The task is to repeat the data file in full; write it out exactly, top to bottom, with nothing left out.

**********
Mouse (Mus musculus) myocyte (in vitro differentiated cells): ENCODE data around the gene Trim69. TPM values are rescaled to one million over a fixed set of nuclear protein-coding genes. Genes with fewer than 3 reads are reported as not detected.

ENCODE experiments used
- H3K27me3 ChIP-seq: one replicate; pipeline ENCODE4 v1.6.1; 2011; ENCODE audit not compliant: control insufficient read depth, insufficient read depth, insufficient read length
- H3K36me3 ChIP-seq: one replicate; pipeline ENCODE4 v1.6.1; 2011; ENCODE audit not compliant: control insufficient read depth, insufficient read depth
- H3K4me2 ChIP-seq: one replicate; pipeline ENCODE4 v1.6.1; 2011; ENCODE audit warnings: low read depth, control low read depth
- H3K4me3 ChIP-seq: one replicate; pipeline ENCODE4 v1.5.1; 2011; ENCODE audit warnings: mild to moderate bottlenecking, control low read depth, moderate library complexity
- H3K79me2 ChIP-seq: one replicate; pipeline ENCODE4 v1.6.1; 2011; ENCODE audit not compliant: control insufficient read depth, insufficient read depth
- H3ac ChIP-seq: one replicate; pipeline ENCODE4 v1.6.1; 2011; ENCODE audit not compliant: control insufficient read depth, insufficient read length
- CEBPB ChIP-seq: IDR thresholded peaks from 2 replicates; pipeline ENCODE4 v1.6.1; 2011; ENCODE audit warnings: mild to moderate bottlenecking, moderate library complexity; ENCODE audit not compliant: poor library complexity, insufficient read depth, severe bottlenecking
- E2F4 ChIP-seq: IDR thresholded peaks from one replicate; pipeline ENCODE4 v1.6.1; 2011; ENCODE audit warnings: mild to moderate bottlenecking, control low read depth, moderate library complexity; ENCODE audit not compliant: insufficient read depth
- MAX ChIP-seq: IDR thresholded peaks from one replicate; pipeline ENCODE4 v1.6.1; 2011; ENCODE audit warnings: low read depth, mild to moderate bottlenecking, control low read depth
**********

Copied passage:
Mouse (Mus musculus) myocyte (in vitro differentiated cells): ENCODE data around the gene Trim69. TPM values are rescaled to one million over a fixed set of nuclear protein-coding genes. Genes with fewer than 3 reads are reported as not detected.

ENCODE experiments used
- H3K27me3 ChIP-seq: one replicate; pipeline ENCODE4 v1.6.1; 2011; ENCODE audit not compliant: control insufficient read depth, insufficient read depth, insufficient read length
- H3K36me3 ChIP-seq: one replicate; pipeline ENCODE4 v1.6.1; 2011; ENCODE audit not compliant: control insufficient read depth, insufficient read depth
- H3K4me2 ChIP-seq: one replicate; pipeline ENCODE4 v1.6.1; 2011; ENCODE audit warnings: low read depth, control low read depth
- H3K4me3 ChIP-seq: one replicate; pipeline ENCODE4 v1.5.1; 2011; ENCODE audit warnings: mild to moderate bottlenecking, control low read depth, moderate library complexity
- H3K79me2 ChIP-seq: one replicate; pipeline ENCODE4 v1.6.1; 2011; ENCODE audit not compliant: control insufficient read depth, insufficient read depth
- H3ac ChIP-seq: one replicate; pipeline ENCODE4 v1.6.1; 2011; ENCODE audit not compliant: control insufficient read depth, insufficient read length
- CEBPB ChIP-seq: IDR thresholded peaks from 2 replicates; pipeline ENCODE4 v1.6.1; 2011; ENCODE audit warnings: mild to moderate bottlenecking, moderate library complexity; ENCODE audit not compliant: poor library complexity, insufficient read depth, severe bottlenecking
- E2F4 ChIP-seq: IDR thresholded peaks from one replicate; pipeline ENCODE4 v1.6.1; 2011; ENCODE audit warnings: mild to moderate bottlenecking, control low read depth, moderate library complexity; ENCODE audit not compliant: insufficient read depth
- MAX ChIP-seq: IDR thresholded peaks from one replicate; pipeline ENCODE4 v1.6.1; 2011; ENCODE audit warnings: low read depth, mild to moderate bottlenecking, control low read depth